Bug 457035

Summary: Review Request: libproxy - A library handling all the details of proxy configuration
Product: [Fedora] Fedora Reporter: Nicolas Chauvet (kwizart) <kwizart>
Component: Package ReviewAssignee: Adel Gadllah <adel.gadllah>
Status: CLOSED NEXTRELEASE QA Contact: Fedora Extras Quality Assurance <extras-qa>
Severity: medium Docs Contact:
Priority: medium    
Version: rawhideCC: danw, fedora-package-review, jorton, mclasen, nathaniel, notting, rdieter
Target Milestone: ---Flags: adel.gadllah: fedora‑review+
kevin: fedora‑cvs+
Target Release: ---   
Hardware: All   
OS: Linux   
Fixed In Version: Doc Type: Bug Fix
Doc Text:
Story Points: ---
Clone Of: Environment:
Last Closed: 2009-02-04 21:09:42 EST Type: ---
Regression: --- Mount Type: ---
Documentation: --- CRM:
Verified Versions: Category: ---
oVirt Team: --- RHEL 7.3 requirements from Atomic Host:

Description Nicolas Chauvet (kwizart) 2008-07-29 07:17:18 EDT
Spec URL:
Description: A library handling all the details of proxy configuration

Comment 1 Adel Gadllah 2008-08-02 06:39:46 EDT

[+]	source files match upstream:
[-]	package meets naming and versioning guidelines:
		please use libproxy-python instead of libproxy-binding-python
[+]	specfile is properly named, is cleanly written and uses macros consistently.
[+]	dist tag is present.
[+]	build root is correct.
[+]	license field matches the actual license.
[+]	license is open source-compatible.

[+]	license text included in package.
[+]	latest version is being packaged.
[+]	BuildRequires are proper.
[-]	Requires are proper:
		xulrunner does not use soname's so please add 
		Requires: gecko-libs >= 1.9 to the plugin-mozjs
[+]	compiler flags are appropriate.
[+]	%clean is present.
[+]	package builds in koji:
[+]	package installs properly.
[+]	debuginfo package looks complete.
[+]	rpmlint is silent:
	It isn't:
	libproxy-binding-python.x86_64: W: no-documentation
	libproxy-devel.x86_64: W: no-documentation
	libproxy-plugin-gnome.x86_64: W: no-documentation
	libproxy-plugin-kde.x86_64: W: no-documentation
	libproxy-plugin-mozjs.x86_64: W: no-documentation
	libproxy-plugin-networkmanager.x86_64: W: no-documentation
	8 packages and 0 specfiles checked; 0 errors, 6 warnings.
	But this warnings can be ignored.

[+]	ldconfig is used in %post and %postun
[+]	owns the directories it creates.
[+]	doesn't own any directories it shouldn't.
[+]	no duplicates in %files.
[+]	file permissions are appropriate.
[+]	code, not content.
[+]	documentation is small, so no -docs subpackage is necessary.
[+]	%docs are not necessary for the proper functioning of the package.


Summary & Comments:

1) Please use libproxy-python instead of libproxy-binding-python
1.1) Any reason why the java and C# bindings aren't packaged?
2) Fix the gecko-libs requires
3) Consider submitting the patch to upstream (if not done already).
Comment 2 Adel Gadllah 2008-08-02 06:41:17 EDT
"Requires: gecko-libs >= 1.9" for f9+ 
Comment 3 Nicolas Chauvet (kwizart) 2008-08-04 06:19:05 EDT
Spec URL:
Description: A library handling all the details of proxy configuration

- Rename binding-python to python
- Add Requires: gecko-libs >= %%{gecko_version}
- Fix some descriptions
- Add plugin-webkit package

Patch has been submitted upstream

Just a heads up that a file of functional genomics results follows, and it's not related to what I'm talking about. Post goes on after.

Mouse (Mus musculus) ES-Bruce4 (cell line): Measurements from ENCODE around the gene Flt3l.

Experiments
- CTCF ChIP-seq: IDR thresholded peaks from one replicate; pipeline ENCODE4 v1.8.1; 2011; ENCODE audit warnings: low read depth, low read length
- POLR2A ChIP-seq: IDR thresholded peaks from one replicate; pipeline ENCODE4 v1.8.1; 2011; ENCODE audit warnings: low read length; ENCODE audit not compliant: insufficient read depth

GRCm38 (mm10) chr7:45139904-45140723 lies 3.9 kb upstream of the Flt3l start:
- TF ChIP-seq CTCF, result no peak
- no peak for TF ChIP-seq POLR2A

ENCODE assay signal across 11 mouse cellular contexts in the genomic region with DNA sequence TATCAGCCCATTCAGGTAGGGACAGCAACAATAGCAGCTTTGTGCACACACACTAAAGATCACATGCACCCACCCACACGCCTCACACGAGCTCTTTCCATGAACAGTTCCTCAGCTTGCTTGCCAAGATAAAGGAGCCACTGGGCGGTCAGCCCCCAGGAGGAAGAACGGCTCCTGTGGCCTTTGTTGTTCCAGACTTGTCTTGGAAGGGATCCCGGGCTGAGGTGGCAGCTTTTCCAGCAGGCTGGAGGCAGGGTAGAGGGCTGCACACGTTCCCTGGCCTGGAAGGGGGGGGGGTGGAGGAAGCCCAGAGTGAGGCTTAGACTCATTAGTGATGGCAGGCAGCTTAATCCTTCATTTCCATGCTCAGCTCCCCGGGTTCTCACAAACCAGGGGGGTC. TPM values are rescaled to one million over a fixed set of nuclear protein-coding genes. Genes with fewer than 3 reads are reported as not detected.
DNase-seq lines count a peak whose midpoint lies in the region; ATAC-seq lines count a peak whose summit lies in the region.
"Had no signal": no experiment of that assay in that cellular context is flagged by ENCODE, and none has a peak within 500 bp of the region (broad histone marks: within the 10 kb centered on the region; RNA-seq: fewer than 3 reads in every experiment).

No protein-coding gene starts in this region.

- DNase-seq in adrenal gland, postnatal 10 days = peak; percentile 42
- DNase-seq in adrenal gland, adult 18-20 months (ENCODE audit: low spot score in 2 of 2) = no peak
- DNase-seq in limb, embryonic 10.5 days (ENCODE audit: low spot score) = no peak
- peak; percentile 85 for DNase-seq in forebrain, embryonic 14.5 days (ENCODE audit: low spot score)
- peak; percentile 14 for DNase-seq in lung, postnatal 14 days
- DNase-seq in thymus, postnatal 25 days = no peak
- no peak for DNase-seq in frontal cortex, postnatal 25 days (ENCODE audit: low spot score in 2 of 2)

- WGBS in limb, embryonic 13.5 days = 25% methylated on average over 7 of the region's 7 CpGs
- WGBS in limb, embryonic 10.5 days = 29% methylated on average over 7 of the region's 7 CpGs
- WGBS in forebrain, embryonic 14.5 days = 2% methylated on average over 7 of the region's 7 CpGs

The java and C# binding aren't present in the source tarball (not ready yet).
Comment 4 Adel Gadllah 2008-08-04 10:22:48 EDT
OK, looks good now.
Comment 5 Nicolas Chauvet (kwizart) 2008-08-06 10:33:17 EDT
New Package CVS Request
Package Name: libproxy
Short Description: A library handling all the details of proxy configuration
Owners: kwizart
Branches: F-8 F-9 EL-5
Cvsextras Commits: yes
Comment 6 Kevin Fenzi 2008-08-06 13:33:21 EDT
cvs done.
Comment 7 Nathaniel McCallum 2008-10-18 23:35:09 EDT
Hi, I'm one of the authors of libproxy.  I'd like to suggest that my preferred method of packaging libproxy is *not* to create separate binary packages for each plugin.  I know this flies in the face of conventional wisdom.  However, libproxy is designed to always do the best with what is given.  If a certain dependency is not met for a plugin, the plugin will simply fail to load.  It will be far more confusing for the user to have all these plugin packages, then for libproxy simply to work for them.

What outstanding issues remain for libproxy to be in Fedora?
Comment 8 Adel Gadllah 2008-10-19 04:55:51 EDT
> What outstanding issues remain for libproxy to be in Fedora?

Nothing, Nicolas has to import and build it...

Comment 9 Nicolas Chauvet (kwizart) 2008-10-20 06:27:37 EDT
Thx for your advices.

The problem to have libproxy packaged as one whole is that dependencies from each modules will need to be satisfied. And the dependencies will be huge if we need to satisfy libproxy-gnome on a KDE system, for example (or even on a X-less system).

So libproxy is using dlopen for the modules, which is usually a good thing. 
But it shoudn't prevent the code from beeing reviewed by the related project. (either NetworkManager, gnome, kde, mozilla, etc). That way, only the libproxy dependency will be added if the package was compiled with libproxy support.

That's what I don't understand whith the current libproxy scheme:
In the vlc case, the code to support libproxy has been added (it mean, reviewed by the VideoLan team) to the vlc source code. So I cannot understand why it is not the same with NetworkManager Gnome mozilla and etc ?
The problem I could expect is that it will change the behaviour to the related application.

So for now I would only import the libproxy package. Without anything else (no plugins) And warn the different applications to add support for libproxy by themselves.

For the libproxy-bin. The split is needed for multilibs compliance
If any application needs this binary, it will need to requires it.

Doies it sound good for now ? Do you have other advices ?
Comment 10 Joe Orton 2008-10-20 06:40:09 EDT
Splitting the backend plugin DSOs into separate binary packages seems like the right thing to do:

- each KDE/GNOME/etc DSO must have shared library dependencies on the respective environment libraries